In my own words: What Disability Pride Month means to me

Meet Michael

Meet Michael G., 40 

Hello. I'm Michael. I was diagnosed in 1994 at age 14 with Asperger's, ADHD and OCD. All my life, I've struggled with bullies and as a result, suffered from extreme depression, suicidal thoughts and anxiety.   However, I have managed to overcome that with a strong support system around me. During Disability Pride Month, this is something I am proud to celebrate.  

I eventually married a woman who loves me for who I am. I’ve learned to cook, sing and even paint, which are things I never thought I could do. I got my driver’s license at the age of 19 and learned to drive stick in my early 20s. It shows that if a person with autism puts his or her mind to something, they can do it. I’ve been overcoming adversity my entire life and use each challenge as motivation to keep moving forward.  

Learn more about Michael in this Q&A: 

What does being autistic mean to you? 

It means overcoming challenges and proving to people that I can do anything if I set my mind to it. 

What advice do you have for other autistic people who might be looking for some words of encouragement? 

I would encourage them to be proud of who they are. If you can dream it, you can do it. 

Meet Michael

Why is being an advocate and sharing your story so important to you? 

With the stigma attached to autism, people need to understand that everyone in this world is different and that is okay. Each person with autism is their own person. We may be different, but we are the same as everyone else is in a lot of ways.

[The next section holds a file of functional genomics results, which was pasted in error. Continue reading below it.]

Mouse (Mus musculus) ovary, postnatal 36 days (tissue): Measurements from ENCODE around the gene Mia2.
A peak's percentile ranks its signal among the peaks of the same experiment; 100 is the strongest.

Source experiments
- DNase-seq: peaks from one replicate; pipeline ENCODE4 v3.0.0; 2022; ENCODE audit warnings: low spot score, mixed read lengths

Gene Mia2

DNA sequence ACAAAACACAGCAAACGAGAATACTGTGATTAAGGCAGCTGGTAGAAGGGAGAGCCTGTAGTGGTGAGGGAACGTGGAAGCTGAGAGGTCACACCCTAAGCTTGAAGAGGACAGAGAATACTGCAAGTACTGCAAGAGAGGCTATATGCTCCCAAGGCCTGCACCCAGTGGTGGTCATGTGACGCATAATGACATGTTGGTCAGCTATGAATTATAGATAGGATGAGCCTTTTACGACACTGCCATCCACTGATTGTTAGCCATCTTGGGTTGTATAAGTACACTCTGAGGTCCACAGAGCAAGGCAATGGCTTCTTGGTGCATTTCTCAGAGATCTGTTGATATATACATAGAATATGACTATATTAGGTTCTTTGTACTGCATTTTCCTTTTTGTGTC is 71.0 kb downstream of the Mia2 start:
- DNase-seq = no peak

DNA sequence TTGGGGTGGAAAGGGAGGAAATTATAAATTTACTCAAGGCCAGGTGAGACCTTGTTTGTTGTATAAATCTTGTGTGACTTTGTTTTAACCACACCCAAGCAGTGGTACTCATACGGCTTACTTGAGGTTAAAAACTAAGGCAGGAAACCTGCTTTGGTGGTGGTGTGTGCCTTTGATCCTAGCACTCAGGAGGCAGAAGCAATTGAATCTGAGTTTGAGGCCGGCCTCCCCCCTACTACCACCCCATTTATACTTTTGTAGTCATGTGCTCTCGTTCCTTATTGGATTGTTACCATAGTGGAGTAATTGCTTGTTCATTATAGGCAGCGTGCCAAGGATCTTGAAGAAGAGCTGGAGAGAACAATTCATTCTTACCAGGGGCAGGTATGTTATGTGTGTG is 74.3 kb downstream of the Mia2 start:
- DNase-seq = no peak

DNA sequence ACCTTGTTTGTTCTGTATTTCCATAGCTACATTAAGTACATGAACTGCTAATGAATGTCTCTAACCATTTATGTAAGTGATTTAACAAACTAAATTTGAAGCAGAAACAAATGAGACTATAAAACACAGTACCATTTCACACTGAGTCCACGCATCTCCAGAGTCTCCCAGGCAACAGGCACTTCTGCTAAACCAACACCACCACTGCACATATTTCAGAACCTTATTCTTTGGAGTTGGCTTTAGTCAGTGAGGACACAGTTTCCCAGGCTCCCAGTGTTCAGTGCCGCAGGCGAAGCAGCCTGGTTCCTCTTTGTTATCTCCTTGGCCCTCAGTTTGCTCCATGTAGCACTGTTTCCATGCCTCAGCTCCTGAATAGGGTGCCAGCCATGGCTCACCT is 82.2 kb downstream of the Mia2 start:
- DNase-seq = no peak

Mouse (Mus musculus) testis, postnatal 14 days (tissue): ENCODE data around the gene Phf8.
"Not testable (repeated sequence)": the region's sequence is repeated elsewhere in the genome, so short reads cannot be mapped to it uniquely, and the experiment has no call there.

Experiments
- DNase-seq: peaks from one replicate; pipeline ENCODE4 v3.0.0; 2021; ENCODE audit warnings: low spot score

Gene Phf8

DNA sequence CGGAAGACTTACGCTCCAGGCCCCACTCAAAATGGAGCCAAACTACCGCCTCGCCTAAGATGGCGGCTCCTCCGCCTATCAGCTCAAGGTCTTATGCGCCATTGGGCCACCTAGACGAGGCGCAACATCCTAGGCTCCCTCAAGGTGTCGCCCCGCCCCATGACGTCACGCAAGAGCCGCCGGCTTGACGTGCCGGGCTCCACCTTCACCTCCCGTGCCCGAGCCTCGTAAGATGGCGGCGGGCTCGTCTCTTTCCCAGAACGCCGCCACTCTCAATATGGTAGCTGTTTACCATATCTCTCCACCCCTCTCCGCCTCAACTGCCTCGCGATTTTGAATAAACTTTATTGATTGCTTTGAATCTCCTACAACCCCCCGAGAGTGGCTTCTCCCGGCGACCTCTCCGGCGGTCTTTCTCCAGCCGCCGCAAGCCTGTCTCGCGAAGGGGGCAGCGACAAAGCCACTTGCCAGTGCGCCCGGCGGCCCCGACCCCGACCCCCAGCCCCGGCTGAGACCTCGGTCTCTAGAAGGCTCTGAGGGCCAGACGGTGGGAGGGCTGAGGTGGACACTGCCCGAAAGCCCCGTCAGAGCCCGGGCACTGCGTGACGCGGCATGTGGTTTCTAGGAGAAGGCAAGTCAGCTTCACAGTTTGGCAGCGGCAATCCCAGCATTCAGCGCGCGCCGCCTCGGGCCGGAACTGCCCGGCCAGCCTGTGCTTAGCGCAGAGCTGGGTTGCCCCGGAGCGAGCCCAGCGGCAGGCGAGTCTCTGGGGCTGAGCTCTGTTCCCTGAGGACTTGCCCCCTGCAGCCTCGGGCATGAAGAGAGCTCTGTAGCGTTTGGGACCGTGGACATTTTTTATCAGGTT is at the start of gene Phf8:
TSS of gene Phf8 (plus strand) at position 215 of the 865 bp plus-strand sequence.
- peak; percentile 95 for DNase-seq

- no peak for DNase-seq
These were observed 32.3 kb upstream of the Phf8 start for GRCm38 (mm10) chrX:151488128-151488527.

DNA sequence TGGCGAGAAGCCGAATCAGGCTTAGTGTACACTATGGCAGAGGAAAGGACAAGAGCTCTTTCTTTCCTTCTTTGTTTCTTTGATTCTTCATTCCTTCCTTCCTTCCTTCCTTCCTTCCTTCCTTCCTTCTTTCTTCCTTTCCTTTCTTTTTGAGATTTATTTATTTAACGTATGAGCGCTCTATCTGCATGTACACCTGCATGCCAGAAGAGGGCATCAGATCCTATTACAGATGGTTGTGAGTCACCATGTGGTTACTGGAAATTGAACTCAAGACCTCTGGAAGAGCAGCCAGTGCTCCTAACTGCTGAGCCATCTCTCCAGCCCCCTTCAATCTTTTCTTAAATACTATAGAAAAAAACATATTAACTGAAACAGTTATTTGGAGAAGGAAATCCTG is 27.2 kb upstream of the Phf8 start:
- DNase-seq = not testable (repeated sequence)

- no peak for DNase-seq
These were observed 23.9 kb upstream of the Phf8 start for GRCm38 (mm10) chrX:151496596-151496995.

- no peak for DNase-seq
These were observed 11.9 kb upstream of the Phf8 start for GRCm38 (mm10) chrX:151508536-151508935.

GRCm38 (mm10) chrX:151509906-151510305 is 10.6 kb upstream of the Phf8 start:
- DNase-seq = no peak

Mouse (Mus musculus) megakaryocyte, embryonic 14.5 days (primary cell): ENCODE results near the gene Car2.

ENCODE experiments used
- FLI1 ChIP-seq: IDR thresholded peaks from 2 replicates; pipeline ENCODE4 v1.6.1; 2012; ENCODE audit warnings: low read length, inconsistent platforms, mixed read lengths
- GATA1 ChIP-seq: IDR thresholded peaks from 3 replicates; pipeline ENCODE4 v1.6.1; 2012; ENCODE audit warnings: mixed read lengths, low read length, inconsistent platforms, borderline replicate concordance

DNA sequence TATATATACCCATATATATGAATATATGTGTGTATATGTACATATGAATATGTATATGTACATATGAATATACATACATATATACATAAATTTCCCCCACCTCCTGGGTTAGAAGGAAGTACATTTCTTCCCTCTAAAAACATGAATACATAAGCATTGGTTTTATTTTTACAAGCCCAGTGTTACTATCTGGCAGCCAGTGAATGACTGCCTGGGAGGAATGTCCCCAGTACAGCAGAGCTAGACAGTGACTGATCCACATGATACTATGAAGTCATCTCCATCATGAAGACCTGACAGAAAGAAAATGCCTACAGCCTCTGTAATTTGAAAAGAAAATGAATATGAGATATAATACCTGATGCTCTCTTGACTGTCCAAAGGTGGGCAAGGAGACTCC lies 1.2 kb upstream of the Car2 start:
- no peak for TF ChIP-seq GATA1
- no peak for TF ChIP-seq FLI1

What are some personal accomplishments you are most proud of? 

Learning to drive and learning to drive a stick shift, singing, getting married, learning to paint. 

How can people create a more accepting world for those on the spectrum? 

People need to have patience and understanding, and better educate themselves to help see the world through the eyes of a person with autism. 



Lauryn and Veronica

Meet Lauryn, 7, through the words of her mom, Veronica 

My daughter, Lauryn, was diagnosed with autism spectrum disorder last year. As a result of Lauryn’s autism, she has difficulties with speech and comprehension. Even with those struggles, she is still able to socialize to some degree and make new friends because of her outgoing nature. Being able to persevere through adversity at such a young age is a testament to Lauryn’s strong will.  

Before Lauryn was diagnosed, I honestly knew nothing about autism. I didn’t understand it or know how it would impact my daughter’s life, so I knew I needed help. This is when I found Autism Speaks. Not only did they provide me with so much information and the resources to put my daughter on the right path in life, but they also provided access to a community of people who were dealing with similar things. That kind of support is priceless.